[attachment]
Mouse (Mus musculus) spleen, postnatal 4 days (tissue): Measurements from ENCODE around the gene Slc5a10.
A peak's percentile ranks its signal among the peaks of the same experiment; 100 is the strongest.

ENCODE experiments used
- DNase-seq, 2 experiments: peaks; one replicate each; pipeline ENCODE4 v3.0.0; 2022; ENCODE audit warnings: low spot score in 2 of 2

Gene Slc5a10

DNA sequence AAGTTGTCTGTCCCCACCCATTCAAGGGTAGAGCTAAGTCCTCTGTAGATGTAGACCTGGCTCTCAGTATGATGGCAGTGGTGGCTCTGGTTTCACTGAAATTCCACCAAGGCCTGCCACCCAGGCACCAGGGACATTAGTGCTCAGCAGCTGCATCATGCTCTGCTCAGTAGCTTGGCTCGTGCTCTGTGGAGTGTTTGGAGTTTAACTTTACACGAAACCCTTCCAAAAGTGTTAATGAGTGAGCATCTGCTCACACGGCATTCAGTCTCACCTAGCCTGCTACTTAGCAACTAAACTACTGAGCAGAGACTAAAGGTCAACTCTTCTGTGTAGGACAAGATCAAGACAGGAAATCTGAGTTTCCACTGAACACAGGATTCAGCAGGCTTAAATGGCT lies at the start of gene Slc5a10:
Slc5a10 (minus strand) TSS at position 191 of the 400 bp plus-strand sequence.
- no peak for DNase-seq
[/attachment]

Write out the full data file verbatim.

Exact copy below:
Mouse (Mus musculus) spleen, postnatal 4 days (tissue): Measurements from ENCODE around the gene Slc5a10.
A peak's percentile ranks its signal among the peaks of the same experiment; 100 is the strongest.

ENCODE experiments used
- DNase-seq, 2 experiments: peaks; one replicate each; pipeline ENCODE4 v3.0.0; 2022; ENCODE audit warnings: low spot score in 2 of 2

Gene Slc5a10

DNA sequence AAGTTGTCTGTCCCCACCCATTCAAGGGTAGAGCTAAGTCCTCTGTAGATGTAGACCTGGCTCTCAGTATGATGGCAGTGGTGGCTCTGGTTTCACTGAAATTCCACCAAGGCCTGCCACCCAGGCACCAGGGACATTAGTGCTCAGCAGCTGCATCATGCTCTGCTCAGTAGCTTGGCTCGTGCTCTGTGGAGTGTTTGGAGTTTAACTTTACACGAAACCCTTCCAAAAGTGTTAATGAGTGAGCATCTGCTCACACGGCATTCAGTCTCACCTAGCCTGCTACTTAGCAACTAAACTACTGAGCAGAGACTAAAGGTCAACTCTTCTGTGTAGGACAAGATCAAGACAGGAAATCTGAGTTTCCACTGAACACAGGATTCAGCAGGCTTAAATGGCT lies at the start of gene Slc5a10:
Slc5a10 (minus strand) TSS at position 191 of the 400 bp plus-strand sequence.
- no peak for DNase-seq